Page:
SACRAMENTO, Calif., July 21 /PRNewswire/ -- If you are going on a road trip and bringing along a pet, you should be aware of California's laws on pet safety. The California Veterinary Medical Association (CVMA) also has a few tips to make your travel experience safe.
"There are a lot of things to consider when traveling with pets," says Mark Nunez, DVM, president of the CVMA. "By taking a few precautions, travel with your companion pets can be both safe and enjoyable."
Dogs are often transported in the back of pickup trucks. California law requires anyone carrying a dog, or any other animal, in the back of a pickup to protect it in a secured container or cage, to cross tether the animal to the vehicle, or to have side and trail racks at least 46" high. The goal is to prevent animals from falling, jumping or being thrown from the vehicle. Fines range from $50 to $250.
In California, it is also against the law to leave an animal unattended in a vehicle under conditions that endanger the animal. Law enforcement officials are authorized to break into a motor vehicle to rescue an animal if they determine the animal is in danger. Fines begin at $100.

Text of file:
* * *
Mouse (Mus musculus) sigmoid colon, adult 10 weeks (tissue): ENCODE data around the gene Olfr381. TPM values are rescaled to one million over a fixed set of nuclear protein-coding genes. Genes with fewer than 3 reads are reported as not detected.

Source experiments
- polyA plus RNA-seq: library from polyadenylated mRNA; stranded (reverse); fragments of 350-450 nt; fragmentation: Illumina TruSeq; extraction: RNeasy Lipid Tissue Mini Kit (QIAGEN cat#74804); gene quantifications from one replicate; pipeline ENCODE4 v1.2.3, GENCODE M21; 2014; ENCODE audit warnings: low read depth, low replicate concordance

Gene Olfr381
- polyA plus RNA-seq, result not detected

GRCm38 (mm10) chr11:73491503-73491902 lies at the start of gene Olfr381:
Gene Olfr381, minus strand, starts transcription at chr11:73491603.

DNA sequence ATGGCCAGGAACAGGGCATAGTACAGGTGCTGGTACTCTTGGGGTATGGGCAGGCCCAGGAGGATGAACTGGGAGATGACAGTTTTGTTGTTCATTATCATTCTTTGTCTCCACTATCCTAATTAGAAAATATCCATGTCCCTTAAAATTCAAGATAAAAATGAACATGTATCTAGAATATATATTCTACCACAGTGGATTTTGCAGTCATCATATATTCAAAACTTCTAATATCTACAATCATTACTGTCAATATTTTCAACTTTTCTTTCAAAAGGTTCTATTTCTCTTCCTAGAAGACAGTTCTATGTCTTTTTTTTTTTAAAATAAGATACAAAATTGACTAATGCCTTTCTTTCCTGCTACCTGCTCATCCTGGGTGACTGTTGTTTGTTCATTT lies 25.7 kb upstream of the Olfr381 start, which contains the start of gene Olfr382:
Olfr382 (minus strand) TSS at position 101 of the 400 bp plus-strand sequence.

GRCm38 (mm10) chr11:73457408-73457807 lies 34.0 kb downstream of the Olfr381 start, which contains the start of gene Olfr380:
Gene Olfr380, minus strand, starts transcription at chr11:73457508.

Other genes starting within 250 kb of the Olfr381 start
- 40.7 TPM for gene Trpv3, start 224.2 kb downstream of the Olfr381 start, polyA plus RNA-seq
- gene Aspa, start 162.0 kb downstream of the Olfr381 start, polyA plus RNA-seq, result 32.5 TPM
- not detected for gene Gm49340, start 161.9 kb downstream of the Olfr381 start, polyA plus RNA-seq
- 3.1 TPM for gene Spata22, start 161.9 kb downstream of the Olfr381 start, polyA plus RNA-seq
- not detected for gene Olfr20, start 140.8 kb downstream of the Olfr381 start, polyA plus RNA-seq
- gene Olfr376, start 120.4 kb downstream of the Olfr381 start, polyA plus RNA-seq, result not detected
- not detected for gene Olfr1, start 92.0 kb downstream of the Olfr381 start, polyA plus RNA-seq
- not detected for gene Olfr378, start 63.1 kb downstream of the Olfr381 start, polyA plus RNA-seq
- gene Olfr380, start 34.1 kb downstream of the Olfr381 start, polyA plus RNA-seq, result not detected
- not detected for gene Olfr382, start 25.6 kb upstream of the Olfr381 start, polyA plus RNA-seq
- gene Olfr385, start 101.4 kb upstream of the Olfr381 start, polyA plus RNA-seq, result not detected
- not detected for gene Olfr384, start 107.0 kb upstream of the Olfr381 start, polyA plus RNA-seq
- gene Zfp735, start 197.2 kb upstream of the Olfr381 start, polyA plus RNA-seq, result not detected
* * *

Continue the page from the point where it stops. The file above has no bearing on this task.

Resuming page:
The CVMA recommends the following:
-- Protect your pet in a car. Everyone has to hit their brakes from time to time to avoid a road hazard; when that happens, an unrestrained pet may get hurt. At high speeds, a pet could become a flying projectile. Pets also can get in the way of rescue workers or can escape and cause additional accidents. Keep your pet in a secured crate, car seat, or soft carrier for smaller dogs and cats. Also consider a pet buckle, which works with a human safety belt. Never place your pet in the front seat because airbags are unsafe for them. The CVMA also recommends against having a pet in your lap while driving.
-- Never leave pets unattended in vehicles, as they can get injured, stolen or suffer or even die from temperature extremes.
The California Veterinary Medical Association is the largest state veterinary medical association in the United States, with more than 6,000 members. For more information, visit www.cvma.net.
SOURCE California Veterinary Medical Association